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Near the end of a star's asymptotic giant branch phase, the stellar wind increases substantially as nuclear energy is derived from the hydrogen shell and to a lesser extent from the helium shell. The degenerate core produces no nuclear energy and is composed almost entirely of carbon and oxygen. For stars less massive than 8 Mo, the wind blows away the envelope right down to the core in a very short period of time. The complete loss of the envelope ends the asymptotic giant branch phase of stars less massive than 8 Mo.
At the end, all that remains of a lower-mass star is a degenerate core of carbon and oxygen surrounded by two concentric thin shells of hydrogen-burning and helium-burning. The gas and dust expelled during the star's asymptotic giant branch phase are still moving outward at tens of kilometers per second. As the debris moves away from the hot, dense core, the star becomes visible. The star now begins to move quite rapidly towards the left in the H-R diagram. Once the shells burn out, the star moves downwards in the H-R diagram to the white dwarf region. The star (or what is left of it) is now a carbon-oxygen white dwarf.
As the faster moving portions of the envelope, expelled near the end, catch up to the slower moving portions, expelled earlier when the wind was not so rapid, a shock wave (a wave of compressed gas) is produced. The intense radiation emitted from the white dwarf causes the dense gas in the compression to glow, producing a planetary nebula which appears as a thick luminous ring surrounding the white dwarf remnant. Planetary nebula are named for their round appearance and have nothing to do with planets. The planetary nebula continues to expand, eventually cooling and growing darker as the material spreads into interstellar space.
Refer to your reading assignment for more on the formation of white dwarfs.
White dwarfs have been observed with surface temperatures from 4000 Kelvins (7200 oF) to 85,000 Kelvins (153,000 oF), but computer models predict that it is possible for them to have even higher temperatures. The masses of white dwarfs range from perhaps 0.6 Mo up to 1.4 Mo, the Chandrasekhar limit. Main sequence stars with masses between 2 and 8 Mo produce white dwarfs between 0.7 and 1.4 Mo. Main sequence stars with masses between 1 and 2 Mo produce white dwarfs between 0.6 and 0.7 Mo. White dwarfs with masses less than 0.6 Mo would evolve from main sequence stars with masses less than one solar mass. The main sequence lifetime of these stars are so long that the universe is not yet old enough for them to have become white dwarfs. Thus, there are no known white dwarfs with masses less than 0.6 Mo.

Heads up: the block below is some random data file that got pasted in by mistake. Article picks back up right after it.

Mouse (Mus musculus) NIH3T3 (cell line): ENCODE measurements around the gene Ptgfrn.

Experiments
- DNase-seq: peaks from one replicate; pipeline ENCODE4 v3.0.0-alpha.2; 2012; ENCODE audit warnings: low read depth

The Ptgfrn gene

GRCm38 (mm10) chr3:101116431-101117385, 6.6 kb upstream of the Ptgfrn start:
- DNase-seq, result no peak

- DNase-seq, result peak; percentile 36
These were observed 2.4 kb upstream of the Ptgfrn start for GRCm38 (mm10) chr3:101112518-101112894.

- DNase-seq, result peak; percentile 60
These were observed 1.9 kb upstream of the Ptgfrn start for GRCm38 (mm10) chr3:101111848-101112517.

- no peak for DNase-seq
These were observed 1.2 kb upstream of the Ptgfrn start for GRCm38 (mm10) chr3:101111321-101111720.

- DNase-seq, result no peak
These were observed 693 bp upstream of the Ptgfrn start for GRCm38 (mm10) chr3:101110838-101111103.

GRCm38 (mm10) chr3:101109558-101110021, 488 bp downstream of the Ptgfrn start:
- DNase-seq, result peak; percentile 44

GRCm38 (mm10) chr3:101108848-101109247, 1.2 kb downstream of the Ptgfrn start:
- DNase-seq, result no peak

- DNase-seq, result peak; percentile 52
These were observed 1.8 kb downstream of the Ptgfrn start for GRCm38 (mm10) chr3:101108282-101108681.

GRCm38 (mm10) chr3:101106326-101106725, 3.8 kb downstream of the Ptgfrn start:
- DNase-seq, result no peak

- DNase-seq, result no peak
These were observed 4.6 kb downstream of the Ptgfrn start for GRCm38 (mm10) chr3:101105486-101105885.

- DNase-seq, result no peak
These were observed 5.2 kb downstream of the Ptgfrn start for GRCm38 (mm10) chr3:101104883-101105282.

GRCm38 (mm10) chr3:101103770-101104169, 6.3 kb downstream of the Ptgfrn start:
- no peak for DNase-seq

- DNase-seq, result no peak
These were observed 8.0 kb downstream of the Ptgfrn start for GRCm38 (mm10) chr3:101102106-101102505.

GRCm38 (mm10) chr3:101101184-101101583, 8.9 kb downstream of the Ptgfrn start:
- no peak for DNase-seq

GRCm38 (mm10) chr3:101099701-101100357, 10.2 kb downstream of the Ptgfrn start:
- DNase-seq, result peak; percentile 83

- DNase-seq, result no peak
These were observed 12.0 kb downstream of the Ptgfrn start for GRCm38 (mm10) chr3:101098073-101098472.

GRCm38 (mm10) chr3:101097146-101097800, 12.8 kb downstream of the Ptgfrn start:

Theory suggests that white dwarfs with masses less than 0.6 Mo would have degenerate helium cores, not cores of carbon and oxygen that we observe in the more massive white dwarfs. The reason is that the cores of very low-mass main-sequence stars should never become hot enough to fuse helium when they leave the main sequence.
Despite the ordinary-sounding compositions of white dwarfs, their degenerate matter is unlike anything found on Earth. Gravity and electron degeneracy (repulsion) pressure have battled to a draw in white dwarfs. Hydrostatic equilibrium is established in the collapse of a one solar mass corpse when the core shinks to about the size of the Earth. The density (compaction) of such a white dwarf is so high that a pair of standard dice made from white dwarf material would weigh about five tons.
More massive white dwarfs are smaller and denser than less massive ones. For example, a 1.3 Mo white dwarf is half the diameter and about 10 times denser than a one solar mass white dwarf.
Refer to your reading assignment for more on the properties of white dwarfs and the Chandrasekhar limit.
|For this topic, study the true and false, fill in the blanks self-test, and review questions at the end of the Chapter(s) of your reading assignment. In addition, learn the key words and answer all questions that follow:|
Key Terms (refer to your text for some these terms)
Review Questions (refer
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Advanced Questions (refer to your text to answer some of these questions)
1. Sketch the H-R diagram for low-mass stars as they leave the asymptotic
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